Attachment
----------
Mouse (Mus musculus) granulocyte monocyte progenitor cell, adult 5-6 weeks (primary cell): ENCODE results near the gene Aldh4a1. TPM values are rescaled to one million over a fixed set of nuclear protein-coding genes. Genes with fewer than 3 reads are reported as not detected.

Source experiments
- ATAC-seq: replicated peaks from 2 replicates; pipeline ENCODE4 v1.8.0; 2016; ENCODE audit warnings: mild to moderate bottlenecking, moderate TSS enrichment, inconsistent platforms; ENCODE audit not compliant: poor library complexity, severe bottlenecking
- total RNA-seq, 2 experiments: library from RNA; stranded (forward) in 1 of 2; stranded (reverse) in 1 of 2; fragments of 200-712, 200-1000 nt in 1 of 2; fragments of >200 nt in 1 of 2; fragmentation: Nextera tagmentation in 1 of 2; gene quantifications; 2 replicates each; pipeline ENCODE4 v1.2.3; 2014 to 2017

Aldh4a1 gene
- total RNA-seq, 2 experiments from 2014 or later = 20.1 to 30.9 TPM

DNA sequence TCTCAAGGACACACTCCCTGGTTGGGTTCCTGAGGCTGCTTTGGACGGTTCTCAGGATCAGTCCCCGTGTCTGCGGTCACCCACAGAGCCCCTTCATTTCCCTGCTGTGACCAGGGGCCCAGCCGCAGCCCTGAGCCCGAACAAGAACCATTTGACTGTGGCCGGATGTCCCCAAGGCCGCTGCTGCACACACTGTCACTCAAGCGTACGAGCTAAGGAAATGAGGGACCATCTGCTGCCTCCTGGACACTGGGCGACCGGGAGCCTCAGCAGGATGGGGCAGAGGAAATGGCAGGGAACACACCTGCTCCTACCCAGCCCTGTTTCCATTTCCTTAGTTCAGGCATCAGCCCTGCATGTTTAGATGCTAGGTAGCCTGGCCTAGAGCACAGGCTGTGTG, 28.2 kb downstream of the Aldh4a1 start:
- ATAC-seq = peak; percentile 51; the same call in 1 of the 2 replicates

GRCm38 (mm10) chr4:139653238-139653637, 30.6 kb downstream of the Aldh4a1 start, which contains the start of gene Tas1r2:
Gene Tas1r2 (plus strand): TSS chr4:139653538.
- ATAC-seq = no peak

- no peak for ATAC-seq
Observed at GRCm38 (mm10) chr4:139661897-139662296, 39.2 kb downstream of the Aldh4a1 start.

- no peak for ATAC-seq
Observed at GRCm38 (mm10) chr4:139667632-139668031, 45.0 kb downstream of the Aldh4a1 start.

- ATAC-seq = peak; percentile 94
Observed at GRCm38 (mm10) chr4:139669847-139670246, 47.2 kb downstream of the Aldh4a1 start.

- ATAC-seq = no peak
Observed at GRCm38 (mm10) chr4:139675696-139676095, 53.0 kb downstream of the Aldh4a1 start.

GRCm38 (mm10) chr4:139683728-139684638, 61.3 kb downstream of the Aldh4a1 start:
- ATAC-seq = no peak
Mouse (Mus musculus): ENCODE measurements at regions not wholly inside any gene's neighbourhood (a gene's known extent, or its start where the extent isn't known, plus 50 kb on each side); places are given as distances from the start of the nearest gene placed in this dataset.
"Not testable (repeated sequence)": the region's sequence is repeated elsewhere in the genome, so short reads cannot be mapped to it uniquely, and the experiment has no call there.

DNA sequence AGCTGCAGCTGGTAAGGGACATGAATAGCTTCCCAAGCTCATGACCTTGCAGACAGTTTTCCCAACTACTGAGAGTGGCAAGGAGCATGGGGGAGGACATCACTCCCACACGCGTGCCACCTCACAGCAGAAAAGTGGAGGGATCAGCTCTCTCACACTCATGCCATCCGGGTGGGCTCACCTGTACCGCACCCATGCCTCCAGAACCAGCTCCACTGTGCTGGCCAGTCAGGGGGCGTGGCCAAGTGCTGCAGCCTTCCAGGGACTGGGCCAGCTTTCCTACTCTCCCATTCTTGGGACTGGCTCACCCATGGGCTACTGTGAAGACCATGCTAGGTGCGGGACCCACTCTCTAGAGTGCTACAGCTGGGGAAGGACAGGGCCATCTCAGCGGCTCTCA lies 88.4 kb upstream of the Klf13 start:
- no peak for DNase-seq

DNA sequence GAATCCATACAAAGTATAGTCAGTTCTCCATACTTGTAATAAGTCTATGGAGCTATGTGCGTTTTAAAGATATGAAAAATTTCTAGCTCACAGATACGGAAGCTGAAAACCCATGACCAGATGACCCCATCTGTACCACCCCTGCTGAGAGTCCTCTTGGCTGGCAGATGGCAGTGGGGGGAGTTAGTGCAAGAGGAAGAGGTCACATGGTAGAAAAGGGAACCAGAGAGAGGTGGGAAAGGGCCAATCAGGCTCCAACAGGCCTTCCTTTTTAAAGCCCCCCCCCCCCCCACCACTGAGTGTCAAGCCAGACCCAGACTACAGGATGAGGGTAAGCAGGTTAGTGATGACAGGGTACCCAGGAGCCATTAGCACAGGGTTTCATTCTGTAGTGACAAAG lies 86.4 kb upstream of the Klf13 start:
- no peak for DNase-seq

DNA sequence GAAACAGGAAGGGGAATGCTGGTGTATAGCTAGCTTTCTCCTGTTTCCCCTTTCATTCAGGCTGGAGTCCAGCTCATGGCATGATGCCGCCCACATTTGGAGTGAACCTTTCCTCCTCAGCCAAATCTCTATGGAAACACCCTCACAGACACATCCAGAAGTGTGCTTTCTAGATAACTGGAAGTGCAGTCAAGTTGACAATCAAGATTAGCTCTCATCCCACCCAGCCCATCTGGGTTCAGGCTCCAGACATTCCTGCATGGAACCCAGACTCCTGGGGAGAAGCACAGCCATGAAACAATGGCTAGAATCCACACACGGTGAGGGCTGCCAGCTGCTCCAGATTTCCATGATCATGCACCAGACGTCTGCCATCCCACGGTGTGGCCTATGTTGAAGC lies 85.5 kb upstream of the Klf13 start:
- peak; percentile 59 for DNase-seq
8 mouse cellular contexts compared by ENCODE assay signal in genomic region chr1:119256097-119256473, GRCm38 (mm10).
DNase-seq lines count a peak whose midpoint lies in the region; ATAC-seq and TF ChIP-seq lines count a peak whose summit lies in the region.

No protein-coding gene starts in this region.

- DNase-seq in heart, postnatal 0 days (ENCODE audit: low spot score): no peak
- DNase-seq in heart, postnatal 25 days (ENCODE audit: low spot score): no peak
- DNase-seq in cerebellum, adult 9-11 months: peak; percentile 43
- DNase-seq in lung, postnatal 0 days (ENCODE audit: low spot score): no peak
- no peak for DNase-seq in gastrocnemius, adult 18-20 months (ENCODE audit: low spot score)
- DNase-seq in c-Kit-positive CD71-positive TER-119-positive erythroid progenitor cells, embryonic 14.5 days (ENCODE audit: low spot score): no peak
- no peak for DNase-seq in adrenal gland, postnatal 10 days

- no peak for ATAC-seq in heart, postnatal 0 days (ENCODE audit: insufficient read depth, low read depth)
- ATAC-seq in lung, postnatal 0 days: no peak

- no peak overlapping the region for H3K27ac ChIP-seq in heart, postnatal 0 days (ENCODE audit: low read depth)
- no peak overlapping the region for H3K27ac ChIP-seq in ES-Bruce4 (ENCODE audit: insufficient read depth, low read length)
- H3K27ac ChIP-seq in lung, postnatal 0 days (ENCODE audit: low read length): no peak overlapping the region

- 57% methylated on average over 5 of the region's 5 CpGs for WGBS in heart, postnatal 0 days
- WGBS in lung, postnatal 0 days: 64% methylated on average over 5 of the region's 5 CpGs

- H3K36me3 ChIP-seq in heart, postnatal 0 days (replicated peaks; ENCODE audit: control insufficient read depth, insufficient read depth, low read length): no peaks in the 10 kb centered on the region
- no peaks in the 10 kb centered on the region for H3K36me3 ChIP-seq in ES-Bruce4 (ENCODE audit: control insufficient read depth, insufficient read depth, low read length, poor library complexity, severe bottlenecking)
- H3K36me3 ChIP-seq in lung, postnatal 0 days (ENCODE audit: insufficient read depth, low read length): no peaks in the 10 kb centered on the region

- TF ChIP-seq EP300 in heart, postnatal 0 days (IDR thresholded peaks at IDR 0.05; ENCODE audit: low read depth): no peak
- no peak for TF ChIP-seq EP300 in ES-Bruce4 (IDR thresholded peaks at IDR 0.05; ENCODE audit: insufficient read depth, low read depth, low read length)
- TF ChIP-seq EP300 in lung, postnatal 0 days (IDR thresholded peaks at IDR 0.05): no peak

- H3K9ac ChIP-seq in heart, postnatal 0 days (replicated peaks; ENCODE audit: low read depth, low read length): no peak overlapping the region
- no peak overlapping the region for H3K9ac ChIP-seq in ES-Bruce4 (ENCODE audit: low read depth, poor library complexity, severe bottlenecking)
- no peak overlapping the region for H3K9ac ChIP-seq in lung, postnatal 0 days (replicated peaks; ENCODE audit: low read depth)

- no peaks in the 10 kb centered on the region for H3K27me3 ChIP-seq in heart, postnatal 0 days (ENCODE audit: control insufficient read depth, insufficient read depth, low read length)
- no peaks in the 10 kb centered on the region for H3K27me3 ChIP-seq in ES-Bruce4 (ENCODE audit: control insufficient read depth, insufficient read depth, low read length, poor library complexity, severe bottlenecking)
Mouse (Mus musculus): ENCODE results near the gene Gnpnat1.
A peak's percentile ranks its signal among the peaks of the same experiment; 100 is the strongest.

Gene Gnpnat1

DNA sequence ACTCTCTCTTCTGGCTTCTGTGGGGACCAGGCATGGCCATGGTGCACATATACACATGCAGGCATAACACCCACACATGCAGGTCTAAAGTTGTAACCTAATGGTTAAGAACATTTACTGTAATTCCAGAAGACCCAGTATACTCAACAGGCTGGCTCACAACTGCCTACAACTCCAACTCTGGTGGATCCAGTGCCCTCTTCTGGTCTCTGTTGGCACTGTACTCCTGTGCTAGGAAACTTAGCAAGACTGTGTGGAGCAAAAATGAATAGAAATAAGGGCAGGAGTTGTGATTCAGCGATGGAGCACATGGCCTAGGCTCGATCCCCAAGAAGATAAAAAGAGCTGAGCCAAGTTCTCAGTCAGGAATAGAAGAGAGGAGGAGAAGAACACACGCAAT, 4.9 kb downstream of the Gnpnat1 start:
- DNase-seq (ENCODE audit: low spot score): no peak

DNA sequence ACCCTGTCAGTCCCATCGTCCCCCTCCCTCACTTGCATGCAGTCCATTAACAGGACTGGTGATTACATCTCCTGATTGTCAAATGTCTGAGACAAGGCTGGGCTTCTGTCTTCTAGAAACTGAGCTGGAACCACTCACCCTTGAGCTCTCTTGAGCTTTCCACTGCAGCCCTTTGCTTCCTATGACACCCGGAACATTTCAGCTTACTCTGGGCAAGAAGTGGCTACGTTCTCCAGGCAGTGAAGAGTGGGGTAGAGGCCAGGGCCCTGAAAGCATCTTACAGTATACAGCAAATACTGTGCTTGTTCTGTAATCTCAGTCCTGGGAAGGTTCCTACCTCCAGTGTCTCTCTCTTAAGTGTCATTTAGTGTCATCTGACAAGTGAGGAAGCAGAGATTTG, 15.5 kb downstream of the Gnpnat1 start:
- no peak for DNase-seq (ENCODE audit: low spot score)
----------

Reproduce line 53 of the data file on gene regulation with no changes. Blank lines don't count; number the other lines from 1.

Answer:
- H3K9ac ChIP-seq in heart, postnatal 0 days (replicated peaks; ENCODE audit: low read depth, low read length): no peak overlapping the region